The Group Settlement schemes of the 1920s and 1930s were an economic and social disaster. There are many stories of hardship from this era. In these days where false advertising is not permitted it is hard to understand how a government could advertise in British papers offering working farms and entice migrants to Australia where they were given an axe and taken into the karri forest to clear their own land! Many walked off the land.
The Cape to Cape region is one area where group settlement schemes were established. Small communities sprang up everywhere, and facilities such as schools were established. Here is a shot of the Yallingup Siding school that is still standing today (although in pretty poor condition).
There is a front coming in tonight. Over at Yallingup this is what it looked like. 10 minutes later it was bucketing down with individual raindrops that you could feel each one as it hit you.
I went down to the mouth of the Willyabrup River Saturday afternoon. The walk from the carpark where the cliff climbers park down to the cliffs, and then north up to the mouth of the river is stunning with superb views opening up all the way. I even met a group of tourists on a wine tour, and the tour operator brings them down here by 4WD, just to take photos. In summer the river mouth is closed over by a sandbar and the water is stagnant. Not very interesting. Once the river starts flowing it is a different story. You can see in this shot the level where the sand builds up to over summer – the river has cut away a new channel and exposed these rocks. The water dammed up over summer is still draining, and so the water in the river is still dirty. A long exposure gives it a grey appearance. Later in winter the water will be crystal clear, and more of the sand will erode, leaving behind black streaks of mineral sands (ilmenite). You can see some of the ilmenite in the sand at the edges of the water, but there is not a lot to see just yet.
Along the Cape to Cape trail the river mouths all offer good photo opportunities over winter.
This is a beautiful beach, and in winter there are never very many people here. Just a few surfers usually. At the moment it is school holidays and there are a few families around. In the near future this will all change as the Smith’s Beach development proceeds.
Another Wyadup shot. There were a couple of surfers out tonight. Also there was a whale breaching offshore and the porpoises were catching some waves. Pretty nice all round.
A second shot looking north from nearly the same spot.
At the beginning of the month I went over to Nannup and drove along the road to Balingup. This road winds along the banks of the Blackwood River and is a very pretty drive. I turned off the main road thinking I was going on a side road but it quickly became a forestry track. They were clearing the pine plantations in the area, and the road climbed rapidly until I was high above the Blackwood River. The rain, and spectacular scenery were worth the effort. Once up at the top I did see a sign saying I wasn’t supposed to be there as they were clearing the area, but that was hardly the place to put the sign!
This was taken last Thursday evening. Normally these rocks are covered with water. It was a pity that the sunset didn’t happen because of clouds low on the horizon.
I visited the Yarloop steam workshops Sunday. Although they are open daily, on the second Sunday of every month they have a steam day, that is they operate the old steam engines and machinery on that day. It is a fascinating place, and an incredible part of West Australian history.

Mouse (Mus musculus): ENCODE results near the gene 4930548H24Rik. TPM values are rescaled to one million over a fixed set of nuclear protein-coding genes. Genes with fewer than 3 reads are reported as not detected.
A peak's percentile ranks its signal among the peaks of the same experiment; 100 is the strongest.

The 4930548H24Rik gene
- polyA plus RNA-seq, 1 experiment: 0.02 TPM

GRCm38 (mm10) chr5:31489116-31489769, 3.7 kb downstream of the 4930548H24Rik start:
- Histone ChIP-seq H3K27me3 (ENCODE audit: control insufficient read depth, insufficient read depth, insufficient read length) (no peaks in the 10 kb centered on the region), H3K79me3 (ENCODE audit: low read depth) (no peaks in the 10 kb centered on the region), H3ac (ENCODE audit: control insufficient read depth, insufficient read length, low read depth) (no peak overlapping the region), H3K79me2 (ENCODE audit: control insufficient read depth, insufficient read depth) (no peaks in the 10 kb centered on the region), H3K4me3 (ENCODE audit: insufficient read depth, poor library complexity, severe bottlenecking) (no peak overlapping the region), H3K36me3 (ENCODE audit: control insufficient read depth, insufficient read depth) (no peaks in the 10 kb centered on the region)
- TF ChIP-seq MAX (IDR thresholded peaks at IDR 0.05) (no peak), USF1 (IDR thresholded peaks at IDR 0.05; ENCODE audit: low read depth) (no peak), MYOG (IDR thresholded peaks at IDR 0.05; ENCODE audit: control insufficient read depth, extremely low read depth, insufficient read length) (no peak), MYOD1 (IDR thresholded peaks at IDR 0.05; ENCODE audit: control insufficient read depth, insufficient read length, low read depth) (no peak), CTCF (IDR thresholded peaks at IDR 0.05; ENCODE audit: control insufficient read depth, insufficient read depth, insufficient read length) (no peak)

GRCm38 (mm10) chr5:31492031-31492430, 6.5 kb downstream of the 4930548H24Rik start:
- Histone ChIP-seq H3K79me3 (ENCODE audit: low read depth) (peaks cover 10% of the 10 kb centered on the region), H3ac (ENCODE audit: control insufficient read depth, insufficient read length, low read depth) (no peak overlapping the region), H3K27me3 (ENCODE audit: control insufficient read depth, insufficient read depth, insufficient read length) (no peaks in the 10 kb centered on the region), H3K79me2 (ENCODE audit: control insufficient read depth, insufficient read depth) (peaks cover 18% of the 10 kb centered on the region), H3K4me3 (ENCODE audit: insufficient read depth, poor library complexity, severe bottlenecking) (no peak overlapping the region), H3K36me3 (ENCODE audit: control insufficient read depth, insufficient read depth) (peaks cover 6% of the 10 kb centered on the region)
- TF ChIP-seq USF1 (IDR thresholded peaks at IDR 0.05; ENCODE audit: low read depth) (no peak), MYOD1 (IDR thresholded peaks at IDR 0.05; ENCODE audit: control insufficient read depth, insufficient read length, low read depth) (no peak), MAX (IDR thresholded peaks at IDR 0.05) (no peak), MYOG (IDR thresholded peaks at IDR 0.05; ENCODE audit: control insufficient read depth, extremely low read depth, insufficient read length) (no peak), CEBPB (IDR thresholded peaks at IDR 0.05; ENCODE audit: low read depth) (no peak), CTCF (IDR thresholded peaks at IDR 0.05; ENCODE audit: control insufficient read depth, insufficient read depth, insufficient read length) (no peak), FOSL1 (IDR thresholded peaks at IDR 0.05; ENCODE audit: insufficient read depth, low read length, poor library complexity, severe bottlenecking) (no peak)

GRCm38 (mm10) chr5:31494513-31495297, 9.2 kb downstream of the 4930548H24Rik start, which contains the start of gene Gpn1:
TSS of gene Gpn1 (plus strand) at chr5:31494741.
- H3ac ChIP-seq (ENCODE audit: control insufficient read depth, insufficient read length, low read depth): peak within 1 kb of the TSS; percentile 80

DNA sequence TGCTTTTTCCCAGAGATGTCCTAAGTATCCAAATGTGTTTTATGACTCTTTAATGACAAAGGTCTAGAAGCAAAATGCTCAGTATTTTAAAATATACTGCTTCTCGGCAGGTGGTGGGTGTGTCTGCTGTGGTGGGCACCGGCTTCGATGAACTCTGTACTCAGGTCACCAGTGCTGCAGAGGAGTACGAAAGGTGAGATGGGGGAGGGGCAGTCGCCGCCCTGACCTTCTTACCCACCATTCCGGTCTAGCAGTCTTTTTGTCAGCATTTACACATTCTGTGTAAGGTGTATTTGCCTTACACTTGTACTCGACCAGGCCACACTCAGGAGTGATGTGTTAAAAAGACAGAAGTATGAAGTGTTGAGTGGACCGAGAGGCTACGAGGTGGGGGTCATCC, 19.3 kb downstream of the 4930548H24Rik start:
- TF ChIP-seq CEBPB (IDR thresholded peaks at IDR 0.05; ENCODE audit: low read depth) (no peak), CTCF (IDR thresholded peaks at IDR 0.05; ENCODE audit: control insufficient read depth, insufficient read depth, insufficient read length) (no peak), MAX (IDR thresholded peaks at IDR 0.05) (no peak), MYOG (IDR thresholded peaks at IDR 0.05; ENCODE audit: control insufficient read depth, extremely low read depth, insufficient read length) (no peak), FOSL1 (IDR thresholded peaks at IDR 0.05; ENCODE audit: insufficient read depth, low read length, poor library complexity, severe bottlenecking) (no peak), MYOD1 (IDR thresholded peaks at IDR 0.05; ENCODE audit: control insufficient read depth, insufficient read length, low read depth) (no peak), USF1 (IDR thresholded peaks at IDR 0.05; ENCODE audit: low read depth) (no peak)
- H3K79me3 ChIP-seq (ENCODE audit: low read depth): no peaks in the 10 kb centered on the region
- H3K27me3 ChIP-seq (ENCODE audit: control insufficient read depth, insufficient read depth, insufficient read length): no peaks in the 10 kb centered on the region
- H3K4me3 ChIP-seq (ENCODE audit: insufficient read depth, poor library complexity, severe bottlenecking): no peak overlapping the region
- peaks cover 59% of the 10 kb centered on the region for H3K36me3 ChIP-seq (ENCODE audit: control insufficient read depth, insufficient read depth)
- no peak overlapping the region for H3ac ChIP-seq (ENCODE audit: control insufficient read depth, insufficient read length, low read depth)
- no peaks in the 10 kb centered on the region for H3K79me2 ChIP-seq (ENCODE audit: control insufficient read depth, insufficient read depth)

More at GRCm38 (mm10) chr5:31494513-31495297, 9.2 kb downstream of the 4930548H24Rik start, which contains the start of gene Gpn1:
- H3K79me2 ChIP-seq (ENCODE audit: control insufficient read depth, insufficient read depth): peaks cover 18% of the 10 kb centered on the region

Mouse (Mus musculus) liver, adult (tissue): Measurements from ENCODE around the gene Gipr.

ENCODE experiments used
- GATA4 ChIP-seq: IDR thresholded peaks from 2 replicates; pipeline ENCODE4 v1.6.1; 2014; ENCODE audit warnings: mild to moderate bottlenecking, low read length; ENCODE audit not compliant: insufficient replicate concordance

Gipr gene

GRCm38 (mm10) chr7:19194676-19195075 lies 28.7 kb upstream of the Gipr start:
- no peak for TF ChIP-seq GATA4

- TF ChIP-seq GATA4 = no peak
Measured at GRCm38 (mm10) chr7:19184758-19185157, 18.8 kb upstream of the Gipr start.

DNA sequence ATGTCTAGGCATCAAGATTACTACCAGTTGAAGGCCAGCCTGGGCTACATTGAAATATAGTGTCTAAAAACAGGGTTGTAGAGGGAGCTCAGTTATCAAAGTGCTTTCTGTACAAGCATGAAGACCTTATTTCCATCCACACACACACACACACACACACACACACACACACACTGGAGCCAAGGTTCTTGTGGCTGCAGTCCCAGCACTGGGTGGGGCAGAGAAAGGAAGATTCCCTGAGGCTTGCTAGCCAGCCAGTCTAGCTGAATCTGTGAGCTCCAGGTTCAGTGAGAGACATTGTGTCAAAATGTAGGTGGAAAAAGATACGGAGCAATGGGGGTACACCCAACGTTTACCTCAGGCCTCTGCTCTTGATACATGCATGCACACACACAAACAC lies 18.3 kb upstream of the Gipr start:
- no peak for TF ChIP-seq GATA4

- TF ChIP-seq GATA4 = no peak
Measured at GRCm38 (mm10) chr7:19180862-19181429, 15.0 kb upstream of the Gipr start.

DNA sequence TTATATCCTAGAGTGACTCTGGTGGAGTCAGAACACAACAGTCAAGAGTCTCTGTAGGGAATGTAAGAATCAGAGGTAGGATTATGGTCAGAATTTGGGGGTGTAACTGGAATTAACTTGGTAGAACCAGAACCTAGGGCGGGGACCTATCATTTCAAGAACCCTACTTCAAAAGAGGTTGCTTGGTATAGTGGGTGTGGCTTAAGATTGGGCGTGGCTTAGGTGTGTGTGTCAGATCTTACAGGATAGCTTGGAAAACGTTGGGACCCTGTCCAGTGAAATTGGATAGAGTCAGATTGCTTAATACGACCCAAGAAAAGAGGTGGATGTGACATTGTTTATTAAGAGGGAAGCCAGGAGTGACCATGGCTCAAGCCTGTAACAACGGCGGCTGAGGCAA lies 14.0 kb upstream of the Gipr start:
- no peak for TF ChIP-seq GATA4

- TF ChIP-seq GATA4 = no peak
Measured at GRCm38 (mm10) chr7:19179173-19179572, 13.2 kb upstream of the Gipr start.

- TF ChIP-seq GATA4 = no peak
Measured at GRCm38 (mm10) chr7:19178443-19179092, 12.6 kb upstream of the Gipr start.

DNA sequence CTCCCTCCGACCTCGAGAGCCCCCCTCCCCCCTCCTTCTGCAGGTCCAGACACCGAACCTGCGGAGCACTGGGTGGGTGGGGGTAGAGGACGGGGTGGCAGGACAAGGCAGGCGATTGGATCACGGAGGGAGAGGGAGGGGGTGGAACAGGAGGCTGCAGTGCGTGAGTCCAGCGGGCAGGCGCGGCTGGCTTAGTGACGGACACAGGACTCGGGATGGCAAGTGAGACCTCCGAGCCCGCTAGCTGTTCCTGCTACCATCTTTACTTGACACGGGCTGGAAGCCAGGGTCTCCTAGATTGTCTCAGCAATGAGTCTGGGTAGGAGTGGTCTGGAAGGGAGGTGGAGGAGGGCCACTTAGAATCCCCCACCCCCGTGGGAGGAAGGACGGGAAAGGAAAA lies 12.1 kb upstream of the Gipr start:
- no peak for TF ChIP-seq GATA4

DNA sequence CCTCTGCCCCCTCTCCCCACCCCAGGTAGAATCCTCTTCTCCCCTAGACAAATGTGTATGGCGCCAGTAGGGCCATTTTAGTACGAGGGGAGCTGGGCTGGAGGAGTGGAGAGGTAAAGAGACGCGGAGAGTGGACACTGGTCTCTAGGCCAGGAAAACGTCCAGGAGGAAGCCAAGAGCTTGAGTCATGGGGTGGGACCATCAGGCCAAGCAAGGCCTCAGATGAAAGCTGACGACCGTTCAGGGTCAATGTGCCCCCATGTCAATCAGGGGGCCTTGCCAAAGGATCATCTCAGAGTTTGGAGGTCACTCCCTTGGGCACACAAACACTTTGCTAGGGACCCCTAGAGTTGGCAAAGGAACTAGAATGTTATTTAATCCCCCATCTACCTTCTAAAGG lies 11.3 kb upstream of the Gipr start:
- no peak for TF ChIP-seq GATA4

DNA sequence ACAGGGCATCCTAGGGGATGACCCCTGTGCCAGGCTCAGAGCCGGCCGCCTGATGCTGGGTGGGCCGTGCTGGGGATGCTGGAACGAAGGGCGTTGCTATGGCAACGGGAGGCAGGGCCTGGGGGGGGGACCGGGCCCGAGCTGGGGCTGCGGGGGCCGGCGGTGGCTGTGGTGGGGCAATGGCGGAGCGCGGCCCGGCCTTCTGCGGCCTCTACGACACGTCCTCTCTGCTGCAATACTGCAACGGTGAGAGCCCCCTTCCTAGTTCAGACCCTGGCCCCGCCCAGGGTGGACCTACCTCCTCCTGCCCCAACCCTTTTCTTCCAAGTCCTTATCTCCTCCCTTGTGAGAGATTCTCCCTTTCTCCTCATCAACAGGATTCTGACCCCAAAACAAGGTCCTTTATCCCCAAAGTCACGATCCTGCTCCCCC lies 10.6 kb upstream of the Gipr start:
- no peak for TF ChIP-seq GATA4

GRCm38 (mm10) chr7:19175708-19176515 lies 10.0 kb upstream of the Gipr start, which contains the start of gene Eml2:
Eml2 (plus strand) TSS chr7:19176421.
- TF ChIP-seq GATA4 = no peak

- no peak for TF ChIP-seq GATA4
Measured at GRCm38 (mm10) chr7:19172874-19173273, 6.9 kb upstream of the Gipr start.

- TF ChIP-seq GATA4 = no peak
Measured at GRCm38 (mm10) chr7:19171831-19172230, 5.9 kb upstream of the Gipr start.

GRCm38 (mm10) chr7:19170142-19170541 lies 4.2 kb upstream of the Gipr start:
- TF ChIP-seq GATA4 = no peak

I went to Wyadup yesterday afternoon. I am always amazed by the extent of erosion of the sandy beach at the northern end of Injidup beach. I posted shots earlier of this section of beach in February. The sand was built up so much you could walk between these rocks and the water. After the winter storms there is no sand left. All the sand, right down to the rocks underneath, has gone. The water is now quite deep where once there was sand. This cycle is repeated every year, and has been doing so as long as I can remember. Over summer the sand will gradually return again. I wonder where it all goes?
There is another photographer in this shot if you look closely.
This was taken at Yallingup beach this evening. I was set up to take a shot of the beams of light coming from the setting sun when I saw the dinghy approaching. The dinghy was on its way back to the Canal Rocks boat ramp.
I went down to Castle Rock Bay yesterday hoping to catch a rainbow. The rain stopped soon after I arrived and the sky began to clear, so there was no chance of a rainbow. So I went across to Castle Rock. The wind was coming gently from the east, so the water in the little bay in front of the rock was smooth. The green moss on the rocks at the waters edge attracted me to this shot. (A 22 image stitch, but there was a lot of overlap).
This is another example of why winter is a great time for photography in this area, in spite of cold weather and rain.
I think the winter is the best time for photography in this area (except for photographing vines which are boring at the moment). The clouds are more interesting, the area is green, the streams are running, and the sunsets and sunrises are better. Importantly sunrise is 7:15am not 5:15am! Also as the sun rises in winter further north, it will light up the coast in Geographe Bay, whereas in summer it rises inland.
Here is shot of a stormy day at Bunker Bay.
We live on 5 acres outside Dunsborough. Much of our block is natural bush, and closer to the house there are plantings of trees and shrubs that attract birds. We also feed them, and consequently we have an endless stream of beautiful birds visiting. I have been browsing through my archives and picked out these photos which show some of them.